The True Value of Mechanical Watches Against Wearable Technology

Mechanical watches are associated with centuries-old tradition, elegance and luxury. In today’s post-modern society where we are confronted with wearable technology such as the smart watches, this distinction comes as the true value of this dinosaur technology.

Chronometers date back to the 1500s with the first pocket watch, the Nuremberg Egg being invented by Peter Henlein. However, there are debates to this claim which state that it was a 19th century invention. Nevertheless, there is history tied to wind-up timepieces.

Swiss watchmakers dominated the timekeeping industry until the mid 1970s when the Japanese introduced highly accurate quartz watches that were mass-produced at low-cost. By the early 1980s Switzerland was only producing 10 percent of the timepieces in the world. Two-thirds of watchmaking jobs in the country also disappeared. This was aptly called the Quartz Crisis in the industry.

Mechanical wristwatches did make a comeback in the late 1990s after the successful introduction of chronometers that used the quartz design. They were marketed on the value of fashion rather than on the accuracy of telling time. The industry banked on this success to re-introduce the old technology of the automatic chronometers. At which time they were presented as carefully crafted (and some even handcrafted) luxury items linked to tradition dating back to the 1500s. This was a re-definition of its value as they were historically perceived as accurate metronomes.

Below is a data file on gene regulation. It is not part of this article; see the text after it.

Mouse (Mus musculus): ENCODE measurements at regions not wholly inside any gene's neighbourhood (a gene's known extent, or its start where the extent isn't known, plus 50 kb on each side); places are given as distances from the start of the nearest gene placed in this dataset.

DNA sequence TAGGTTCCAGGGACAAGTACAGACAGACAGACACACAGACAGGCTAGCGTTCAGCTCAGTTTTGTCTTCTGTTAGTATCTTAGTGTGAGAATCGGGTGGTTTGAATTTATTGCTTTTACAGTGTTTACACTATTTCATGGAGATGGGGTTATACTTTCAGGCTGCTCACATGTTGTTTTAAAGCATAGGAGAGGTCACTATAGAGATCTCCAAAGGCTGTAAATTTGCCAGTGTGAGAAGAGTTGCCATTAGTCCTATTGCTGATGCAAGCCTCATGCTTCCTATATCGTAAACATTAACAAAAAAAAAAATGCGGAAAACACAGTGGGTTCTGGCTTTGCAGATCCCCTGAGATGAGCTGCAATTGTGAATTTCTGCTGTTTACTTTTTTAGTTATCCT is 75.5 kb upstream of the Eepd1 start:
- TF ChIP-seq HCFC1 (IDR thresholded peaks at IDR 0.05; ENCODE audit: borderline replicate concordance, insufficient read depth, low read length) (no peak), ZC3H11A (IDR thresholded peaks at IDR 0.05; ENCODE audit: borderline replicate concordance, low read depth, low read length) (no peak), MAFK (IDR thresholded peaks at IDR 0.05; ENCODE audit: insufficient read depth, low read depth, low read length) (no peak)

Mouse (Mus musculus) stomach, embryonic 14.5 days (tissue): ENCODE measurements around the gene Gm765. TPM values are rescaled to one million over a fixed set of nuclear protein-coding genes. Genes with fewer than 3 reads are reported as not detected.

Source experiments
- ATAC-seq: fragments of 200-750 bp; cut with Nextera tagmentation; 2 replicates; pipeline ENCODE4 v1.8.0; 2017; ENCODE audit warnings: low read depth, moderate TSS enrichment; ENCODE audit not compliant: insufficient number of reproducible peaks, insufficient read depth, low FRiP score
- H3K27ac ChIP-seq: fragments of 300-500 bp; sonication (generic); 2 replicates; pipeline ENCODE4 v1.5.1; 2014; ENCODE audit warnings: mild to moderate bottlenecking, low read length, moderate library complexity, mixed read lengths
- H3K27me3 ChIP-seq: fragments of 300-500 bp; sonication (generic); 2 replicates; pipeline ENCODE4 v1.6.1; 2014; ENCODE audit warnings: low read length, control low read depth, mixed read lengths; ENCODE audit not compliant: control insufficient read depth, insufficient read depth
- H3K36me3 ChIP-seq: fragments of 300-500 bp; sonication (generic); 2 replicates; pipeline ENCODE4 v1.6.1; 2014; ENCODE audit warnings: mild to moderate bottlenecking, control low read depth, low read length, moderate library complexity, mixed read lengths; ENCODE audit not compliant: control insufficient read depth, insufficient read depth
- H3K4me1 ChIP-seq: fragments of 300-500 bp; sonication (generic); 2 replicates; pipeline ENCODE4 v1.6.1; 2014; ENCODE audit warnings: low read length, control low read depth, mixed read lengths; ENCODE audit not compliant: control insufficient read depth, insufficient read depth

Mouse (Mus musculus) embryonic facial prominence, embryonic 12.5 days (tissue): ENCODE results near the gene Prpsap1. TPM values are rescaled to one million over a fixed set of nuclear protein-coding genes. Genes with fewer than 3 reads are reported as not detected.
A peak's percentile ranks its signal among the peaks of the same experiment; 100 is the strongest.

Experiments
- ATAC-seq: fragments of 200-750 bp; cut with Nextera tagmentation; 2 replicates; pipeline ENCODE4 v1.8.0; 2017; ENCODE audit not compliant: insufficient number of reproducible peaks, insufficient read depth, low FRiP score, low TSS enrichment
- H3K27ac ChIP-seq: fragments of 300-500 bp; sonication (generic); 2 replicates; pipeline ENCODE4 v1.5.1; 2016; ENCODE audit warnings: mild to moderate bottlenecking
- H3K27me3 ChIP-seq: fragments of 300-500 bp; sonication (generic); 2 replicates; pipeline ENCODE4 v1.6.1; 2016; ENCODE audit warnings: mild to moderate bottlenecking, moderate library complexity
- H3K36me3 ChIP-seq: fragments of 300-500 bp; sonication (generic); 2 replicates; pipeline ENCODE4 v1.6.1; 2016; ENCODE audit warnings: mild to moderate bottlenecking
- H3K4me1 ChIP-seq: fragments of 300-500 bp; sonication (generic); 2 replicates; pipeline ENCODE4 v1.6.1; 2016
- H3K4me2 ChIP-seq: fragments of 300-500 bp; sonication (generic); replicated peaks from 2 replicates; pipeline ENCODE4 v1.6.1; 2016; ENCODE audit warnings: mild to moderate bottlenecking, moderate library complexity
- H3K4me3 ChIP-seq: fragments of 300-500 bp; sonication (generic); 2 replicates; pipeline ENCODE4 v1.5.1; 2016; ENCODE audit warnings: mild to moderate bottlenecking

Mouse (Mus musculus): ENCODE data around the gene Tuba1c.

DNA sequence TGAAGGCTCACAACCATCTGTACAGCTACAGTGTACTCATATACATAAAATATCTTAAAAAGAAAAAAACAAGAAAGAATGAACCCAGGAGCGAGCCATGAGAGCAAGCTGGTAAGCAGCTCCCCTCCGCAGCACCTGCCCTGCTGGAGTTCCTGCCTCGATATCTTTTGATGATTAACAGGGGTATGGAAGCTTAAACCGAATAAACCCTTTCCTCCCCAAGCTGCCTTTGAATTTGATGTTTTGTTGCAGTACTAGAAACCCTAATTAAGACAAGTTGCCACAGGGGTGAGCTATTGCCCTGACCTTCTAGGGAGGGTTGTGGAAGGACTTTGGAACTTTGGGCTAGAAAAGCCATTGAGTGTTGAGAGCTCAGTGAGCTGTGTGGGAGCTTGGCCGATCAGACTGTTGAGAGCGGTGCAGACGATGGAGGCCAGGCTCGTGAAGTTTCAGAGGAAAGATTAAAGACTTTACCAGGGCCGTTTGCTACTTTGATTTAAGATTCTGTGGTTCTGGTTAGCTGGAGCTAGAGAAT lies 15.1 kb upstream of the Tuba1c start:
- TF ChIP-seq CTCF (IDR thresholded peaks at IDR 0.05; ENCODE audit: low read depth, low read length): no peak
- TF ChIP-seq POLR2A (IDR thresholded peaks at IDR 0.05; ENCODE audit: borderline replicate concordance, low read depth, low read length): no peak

What helped the resurgence of these luxury items was the discovery that they were highly valued by collectors who strongly guarded tradition. When the industry was very fragile and was thought to collapse, these collectors started buying the wristwatches at auctions at record prices. This gave the message that there was underlying value to the ancient technology. In another instance, an old Zenith employee hid all the moulds needed to produce the horologes when other companies were disposing or scrapping theirs. These enthusiasts and the old employee are now seen in history as the guardians of tradition.

It was also necessary in the industry’s revival to redefine the competition. It wasn’t anymore, at this point, competing with quartz, but with horologes in its own league – which is the high-end market.

This is the same pattern that we have seen with the resurgence of the vinyl records or with fountain pens. Record collectors who valued them have facilitated their comeback and redefined competition for these collectibles apart from the downloadable music that this society now enjoys.

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